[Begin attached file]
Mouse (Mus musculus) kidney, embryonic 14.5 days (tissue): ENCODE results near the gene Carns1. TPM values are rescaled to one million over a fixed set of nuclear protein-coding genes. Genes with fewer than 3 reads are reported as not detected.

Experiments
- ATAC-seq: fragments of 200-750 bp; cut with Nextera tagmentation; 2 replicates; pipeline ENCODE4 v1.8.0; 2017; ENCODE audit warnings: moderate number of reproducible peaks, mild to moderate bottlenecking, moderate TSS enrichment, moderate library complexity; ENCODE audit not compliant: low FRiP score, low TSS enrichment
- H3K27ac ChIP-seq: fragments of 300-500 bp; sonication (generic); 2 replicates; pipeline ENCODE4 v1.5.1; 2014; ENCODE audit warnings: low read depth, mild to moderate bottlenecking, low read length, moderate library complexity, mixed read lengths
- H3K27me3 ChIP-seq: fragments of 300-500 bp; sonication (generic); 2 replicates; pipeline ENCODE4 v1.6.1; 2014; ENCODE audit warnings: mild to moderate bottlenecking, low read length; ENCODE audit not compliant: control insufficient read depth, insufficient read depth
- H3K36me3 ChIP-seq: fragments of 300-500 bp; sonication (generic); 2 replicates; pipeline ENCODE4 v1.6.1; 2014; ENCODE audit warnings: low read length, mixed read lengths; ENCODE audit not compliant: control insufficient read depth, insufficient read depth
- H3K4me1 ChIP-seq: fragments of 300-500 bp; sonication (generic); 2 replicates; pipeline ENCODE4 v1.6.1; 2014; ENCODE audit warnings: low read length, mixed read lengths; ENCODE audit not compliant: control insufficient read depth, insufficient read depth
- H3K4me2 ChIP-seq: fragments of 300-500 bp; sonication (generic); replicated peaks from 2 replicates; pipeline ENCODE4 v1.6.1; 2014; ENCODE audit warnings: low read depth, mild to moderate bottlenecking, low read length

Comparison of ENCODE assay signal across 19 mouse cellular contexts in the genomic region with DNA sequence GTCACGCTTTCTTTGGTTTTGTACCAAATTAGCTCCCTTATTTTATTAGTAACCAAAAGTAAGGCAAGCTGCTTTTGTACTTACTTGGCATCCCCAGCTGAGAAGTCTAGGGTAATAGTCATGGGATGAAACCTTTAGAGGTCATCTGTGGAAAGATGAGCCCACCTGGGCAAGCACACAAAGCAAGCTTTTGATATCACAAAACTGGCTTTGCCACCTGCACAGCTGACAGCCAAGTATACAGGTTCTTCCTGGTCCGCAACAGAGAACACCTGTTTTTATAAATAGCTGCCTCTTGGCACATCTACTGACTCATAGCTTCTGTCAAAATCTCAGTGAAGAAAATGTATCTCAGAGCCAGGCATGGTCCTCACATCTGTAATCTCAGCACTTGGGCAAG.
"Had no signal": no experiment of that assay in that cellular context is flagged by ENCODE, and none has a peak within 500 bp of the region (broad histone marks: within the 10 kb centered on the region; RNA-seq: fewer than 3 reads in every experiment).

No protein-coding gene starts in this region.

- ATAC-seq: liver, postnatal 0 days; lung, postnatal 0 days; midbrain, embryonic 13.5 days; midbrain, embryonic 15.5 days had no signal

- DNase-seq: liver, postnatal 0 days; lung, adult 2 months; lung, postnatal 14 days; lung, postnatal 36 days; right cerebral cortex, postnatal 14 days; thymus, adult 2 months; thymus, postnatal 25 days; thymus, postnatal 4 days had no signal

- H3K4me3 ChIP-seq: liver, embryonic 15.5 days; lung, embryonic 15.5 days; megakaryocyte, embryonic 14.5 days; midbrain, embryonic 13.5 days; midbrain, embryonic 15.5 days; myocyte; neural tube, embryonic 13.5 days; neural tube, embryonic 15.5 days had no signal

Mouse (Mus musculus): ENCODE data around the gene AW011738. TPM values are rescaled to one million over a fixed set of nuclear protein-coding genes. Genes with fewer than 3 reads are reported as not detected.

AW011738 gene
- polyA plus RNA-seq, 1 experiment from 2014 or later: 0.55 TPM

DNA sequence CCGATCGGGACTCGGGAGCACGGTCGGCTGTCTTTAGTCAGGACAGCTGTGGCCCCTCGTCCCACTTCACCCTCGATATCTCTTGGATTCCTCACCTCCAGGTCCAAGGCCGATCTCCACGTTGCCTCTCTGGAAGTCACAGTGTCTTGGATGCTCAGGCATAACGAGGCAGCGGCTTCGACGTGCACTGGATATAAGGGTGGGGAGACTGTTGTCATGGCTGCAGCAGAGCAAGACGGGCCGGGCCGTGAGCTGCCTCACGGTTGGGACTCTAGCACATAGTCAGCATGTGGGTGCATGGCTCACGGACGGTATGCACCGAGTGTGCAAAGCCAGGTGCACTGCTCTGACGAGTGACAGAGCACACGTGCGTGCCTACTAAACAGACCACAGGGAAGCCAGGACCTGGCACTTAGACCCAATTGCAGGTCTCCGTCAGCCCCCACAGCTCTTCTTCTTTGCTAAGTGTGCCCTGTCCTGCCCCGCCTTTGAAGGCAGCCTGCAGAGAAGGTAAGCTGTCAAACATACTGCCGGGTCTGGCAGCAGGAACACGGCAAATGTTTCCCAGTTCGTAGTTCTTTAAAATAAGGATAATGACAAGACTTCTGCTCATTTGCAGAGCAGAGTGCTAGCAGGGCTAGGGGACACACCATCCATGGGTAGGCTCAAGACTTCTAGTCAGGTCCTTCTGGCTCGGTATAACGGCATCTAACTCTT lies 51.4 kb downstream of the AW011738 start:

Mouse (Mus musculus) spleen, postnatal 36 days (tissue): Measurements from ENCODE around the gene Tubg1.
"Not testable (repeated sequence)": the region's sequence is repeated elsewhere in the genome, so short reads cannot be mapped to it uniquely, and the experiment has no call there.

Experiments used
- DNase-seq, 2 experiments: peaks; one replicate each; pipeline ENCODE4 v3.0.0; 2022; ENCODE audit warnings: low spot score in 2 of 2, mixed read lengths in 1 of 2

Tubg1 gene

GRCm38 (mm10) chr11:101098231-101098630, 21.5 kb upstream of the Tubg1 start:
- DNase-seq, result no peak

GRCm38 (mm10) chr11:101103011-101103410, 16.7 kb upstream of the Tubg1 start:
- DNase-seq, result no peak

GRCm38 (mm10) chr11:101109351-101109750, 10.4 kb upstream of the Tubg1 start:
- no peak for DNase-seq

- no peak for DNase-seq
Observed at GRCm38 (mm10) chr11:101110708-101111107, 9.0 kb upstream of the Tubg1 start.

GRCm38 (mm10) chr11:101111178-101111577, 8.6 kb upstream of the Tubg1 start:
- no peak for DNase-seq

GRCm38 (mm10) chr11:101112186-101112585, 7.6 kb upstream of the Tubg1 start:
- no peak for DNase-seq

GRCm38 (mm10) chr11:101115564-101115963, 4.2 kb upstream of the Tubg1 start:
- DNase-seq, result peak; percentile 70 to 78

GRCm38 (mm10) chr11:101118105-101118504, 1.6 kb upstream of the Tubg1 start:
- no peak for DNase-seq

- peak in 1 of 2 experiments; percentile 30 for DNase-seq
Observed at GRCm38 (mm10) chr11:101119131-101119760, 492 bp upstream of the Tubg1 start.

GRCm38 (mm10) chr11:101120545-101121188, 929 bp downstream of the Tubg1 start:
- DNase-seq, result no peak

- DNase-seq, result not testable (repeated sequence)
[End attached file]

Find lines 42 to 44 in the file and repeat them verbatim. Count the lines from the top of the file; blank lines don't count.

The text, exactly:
GRCm38 (mm10) chr11:101120545-101121188, 929 bp downstream of the Tubg1 start:
- DNase-seq, result no peak

- DNase-seq, result not testable (repeated sequence)